Void Bastards shooting

Supporting that vibe is the game’s comic book aesthetic, which really sells the experience. The story wrapper is told in animated comic panels, and the whole game is presented in colorful-cel-shaded glory. As I mentioned before, enemies are essentially 2D sprites walking around 3D worlds, they look (and sound) super goofy, and that’s very much the point. Everything is colorful, but—importantly—readable. Loot glows green or shows off a sparkling particle effect. You have everything you need to succeed in this world, despite the sometimes frantic pace and occasional random variable that totally screws you: and re-rolls are easy to come by.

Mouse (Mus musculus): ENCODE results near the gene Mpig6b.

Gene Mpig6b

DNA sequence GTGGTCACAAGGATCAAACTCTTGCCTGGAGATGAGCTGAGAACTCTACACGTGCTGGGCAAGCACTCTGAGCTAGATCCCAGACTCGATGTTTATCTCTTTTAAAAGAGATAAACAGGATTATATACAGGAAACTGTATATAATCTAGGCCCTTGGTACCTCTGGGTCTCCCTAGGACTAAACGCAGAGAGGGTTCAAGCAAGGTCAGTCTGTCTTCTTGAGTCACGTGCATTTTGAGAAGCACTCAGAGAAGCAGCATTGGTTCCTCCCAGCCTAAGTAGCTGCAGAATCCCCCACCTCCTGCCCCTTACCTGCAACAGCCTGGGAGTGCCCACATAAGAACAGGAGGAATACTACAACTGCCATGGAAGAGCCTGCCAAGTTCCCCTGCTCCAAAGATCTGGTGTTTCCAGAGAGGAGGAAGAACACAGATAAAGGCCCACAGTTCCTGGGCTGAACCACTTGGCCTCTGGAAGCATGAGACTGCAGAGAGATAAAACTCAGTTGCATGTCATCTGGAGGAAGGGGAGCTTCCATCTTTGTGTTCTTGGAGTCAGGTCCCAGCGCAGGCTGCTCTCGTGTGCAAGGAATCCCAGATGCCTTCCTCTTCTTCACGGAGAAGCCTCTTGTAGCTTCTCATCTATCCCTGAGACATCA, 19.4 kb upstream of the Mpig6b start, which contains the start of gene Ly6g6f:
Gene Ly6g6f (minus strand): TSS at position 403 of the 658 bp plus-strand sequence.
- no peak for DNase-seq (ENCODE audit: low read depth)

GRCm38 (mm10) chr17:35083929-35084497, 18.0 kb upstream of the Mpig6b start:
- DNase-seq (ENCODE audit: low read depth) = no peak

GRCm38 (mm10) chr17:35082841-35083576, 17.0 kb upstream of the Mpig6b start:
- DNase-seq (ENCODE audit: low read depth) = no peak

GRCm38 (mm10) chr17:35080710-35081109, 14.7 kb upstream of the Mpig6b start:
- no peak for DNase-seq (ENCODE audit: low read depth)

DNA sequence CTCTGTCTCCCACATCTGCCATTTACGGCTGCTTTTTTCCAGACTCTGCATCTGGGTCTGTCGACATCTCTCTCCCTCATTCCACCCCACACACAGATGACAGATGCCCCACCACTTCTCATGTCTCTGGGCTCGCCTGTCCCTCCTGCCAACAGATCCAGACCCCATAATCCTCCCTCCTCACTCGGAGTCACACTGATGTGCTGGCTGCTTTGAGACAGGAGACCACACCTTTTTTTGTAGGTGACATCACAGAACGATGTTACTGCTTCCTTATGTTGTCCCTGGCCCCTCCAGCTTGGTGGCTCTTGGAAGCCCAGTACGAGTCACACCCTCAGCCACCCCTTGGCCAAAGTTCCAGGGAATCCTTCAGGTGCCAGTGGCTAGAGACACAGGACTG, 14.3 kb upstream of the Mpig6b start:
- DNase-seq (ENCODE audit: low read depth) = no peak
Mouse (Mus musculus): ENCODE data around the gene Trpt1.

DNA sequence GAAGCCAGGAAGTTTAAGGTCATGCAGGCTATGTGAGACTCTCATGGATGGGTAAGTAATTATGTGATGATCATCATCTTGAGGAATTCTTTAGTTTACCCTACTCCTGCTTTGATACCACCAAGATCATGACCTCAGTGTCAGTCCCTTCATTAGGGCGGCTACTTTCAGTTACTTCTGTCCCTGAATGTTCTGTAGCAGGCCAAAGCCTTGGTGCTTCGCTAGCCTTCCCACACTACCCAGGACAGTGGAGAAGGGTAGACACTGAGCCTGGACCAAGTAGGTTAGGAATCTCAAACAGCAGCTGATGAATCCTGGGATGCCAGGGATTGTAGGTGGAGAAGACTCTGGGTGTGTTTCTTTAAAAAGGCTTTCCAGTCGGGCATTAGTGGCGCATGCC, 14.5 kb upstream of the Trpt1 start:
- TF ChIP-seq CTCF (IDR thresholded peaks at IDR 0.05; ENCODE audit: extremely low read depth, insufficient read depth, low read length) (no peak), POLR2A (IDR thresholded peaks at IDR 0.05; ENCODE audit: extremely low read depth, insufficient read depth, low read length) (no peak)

I’m still in the beginning of my Void Bastards journey, and with about four hours in I know there’s a lot more void to explore (and loot). But I’m already at the point where I’m thinking about it idly throughout the day, and sticking around for “one more run!” far later than I probably should at night. If this is an example of what a team can do with the genre on more limited resources, I’m basically thrilled to see where we go from here.

Disclosure: Cara Ellison worked on the game as a writer, she is a personal friend.